Kathleen Sungu Lee, a high school senior at Seoul Foreign School (SFS) has recently founded the Hands in Hands Foundation, primarily to support the underprivileged students in Nangi Village, Nepal. The main focus of the foundation is to provide tailored renewable energy solutions, mostly solar PV power and small-hydro power, and an affordable Energy Storage System (ESS), to the impoverished Nangi community in Nepal.

Kathleen took the initiative to perform a flute concert to raise support to continue with these projects. Her March 2014 concert at the uJung Art Center in Seoul raised $9,000 US. Dr. Mahabir Pun is grateful for the work and care that Kathleen has shown toward the students.
Kathleen Lee Fund Raising Concert
Click below to view the entire video.


In a recent interview by The Banner (a Seoul Foreign School publications), Kathleen related her recent experience.

I was able to realize how blessed we are and how profoundly education can change people’s futures by observing the people of Nepal. During my three visits to the mountain areas of Nepal, I realized that the most pressing issue is the lack of energy. While I was there, the most difficult thing for me to endure was the frigid weather after sunset and lack of lighting. Per capita electricity consumption in Nepal is merely 1/100 of that of the US. Most schools and the dormitories do not have sufficient, if any, lighting and heating facilities, so many students cannot read and constantly struggle with cold weather after sunset. As a student who wishes to pursue studies in the field of environmental science, I decided to contribute my passion and knowledge about clean energy to the Nangi School in Nepal to help the underprivileged yet passionate students.

Nepal has very limited fossil fuel sources, so people in the mountain area mostly rely on burning wood chips as their primary energy source, one with which it is almost impossible to generate sufficient electricity. Fortunately, the mountain area of Nepal is a naturally privileged location for solar PV, and small hydro power generation due to its high altitude, and a plentiful supply of water.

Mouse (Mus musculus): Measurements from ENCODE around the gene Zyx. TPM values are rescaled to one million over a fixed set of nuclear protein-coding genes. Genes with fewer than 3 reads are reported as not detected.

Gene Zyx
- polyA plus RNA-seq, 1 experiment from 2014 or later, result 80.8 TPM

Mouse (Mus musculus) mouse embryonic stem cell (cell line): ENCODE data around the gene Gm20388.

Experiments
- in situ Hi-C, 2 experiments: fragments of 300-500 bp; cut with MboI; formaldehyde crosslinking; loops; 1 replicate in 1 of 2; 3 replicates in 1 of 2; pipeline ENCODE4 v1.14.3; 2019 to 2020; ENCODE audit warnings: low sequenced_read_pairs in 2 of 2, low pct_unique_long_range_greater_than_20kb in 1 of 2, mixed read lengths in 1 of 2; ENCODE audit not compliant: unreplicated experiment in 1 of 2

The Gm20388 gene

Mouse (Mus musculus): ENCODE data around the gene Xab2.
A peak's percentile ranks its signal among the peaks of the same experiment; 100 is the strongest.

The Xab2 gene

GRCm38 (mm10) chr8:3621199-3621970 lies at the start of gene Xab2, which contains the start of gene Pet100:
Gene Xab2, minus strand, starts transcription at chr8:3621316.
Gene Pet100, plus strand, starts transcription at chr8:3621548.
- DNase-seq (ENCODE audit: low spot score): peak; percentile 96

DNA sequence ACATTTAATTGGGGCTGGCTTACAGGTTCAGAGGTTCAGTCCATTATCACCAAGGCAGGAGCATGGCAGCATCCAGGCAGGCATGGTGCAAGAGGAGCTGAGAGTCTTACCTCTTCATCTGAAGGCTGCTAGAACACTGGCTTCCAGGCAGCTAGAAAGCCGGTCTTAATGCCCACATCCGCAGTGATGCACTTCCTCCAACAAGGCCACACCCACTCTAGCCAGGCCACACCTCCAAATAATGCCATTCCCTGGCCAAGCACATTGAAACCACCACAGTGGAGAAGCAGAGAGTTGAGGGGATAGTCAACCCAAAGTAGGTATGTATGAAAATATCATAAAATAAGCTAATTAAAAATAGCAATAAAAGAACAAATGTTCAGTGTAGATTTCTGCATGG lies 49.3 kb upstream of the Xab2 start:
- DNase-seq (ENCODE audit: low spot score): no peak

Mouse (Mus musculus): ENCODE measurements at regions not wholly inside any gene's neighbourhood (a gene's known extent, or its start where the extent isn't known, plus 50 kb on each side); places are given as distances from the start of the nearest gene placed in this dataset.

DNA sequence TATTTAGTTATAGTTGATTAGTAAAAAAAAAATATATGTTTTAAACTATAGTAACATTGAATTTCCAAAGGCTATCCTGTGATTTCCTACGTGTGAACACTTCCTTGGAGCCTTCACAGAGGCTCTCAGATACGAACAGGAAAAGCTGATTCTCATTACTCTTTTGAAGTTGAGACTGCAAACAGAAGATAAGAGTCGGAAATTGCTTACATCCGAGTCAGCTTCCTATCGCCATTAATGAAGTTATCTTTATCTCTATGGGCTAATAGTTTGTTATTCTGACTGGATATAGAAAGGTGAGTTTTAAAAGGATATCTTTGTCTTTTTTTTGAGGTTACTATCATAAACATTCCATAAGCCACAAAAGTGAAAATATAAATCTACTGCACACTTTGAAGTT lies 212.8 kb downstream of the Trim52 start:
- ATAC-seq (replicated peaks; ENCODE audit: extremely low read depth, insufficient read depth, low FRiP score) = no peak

Together with suitable and affordable ESS, the people of Nepal can generate electricity from the renewable energy sources and keep the electricity stored in the ESS until they actually need to use it, mostly at night. In addition, just providing hardware might not be sufficient. In order to have self-sustaining power generation storage, we must train the villagers how to install, manage, fix and even prevent all sorts of operating troubles by themselves.

We wish to express our gratitude to our local partner, Dr. Mahabir Pun and his supporters, to serve as a model for sustainable local educational and economic development through the Himanchal Education Foundation and the Nepal Wireless Networking Project.

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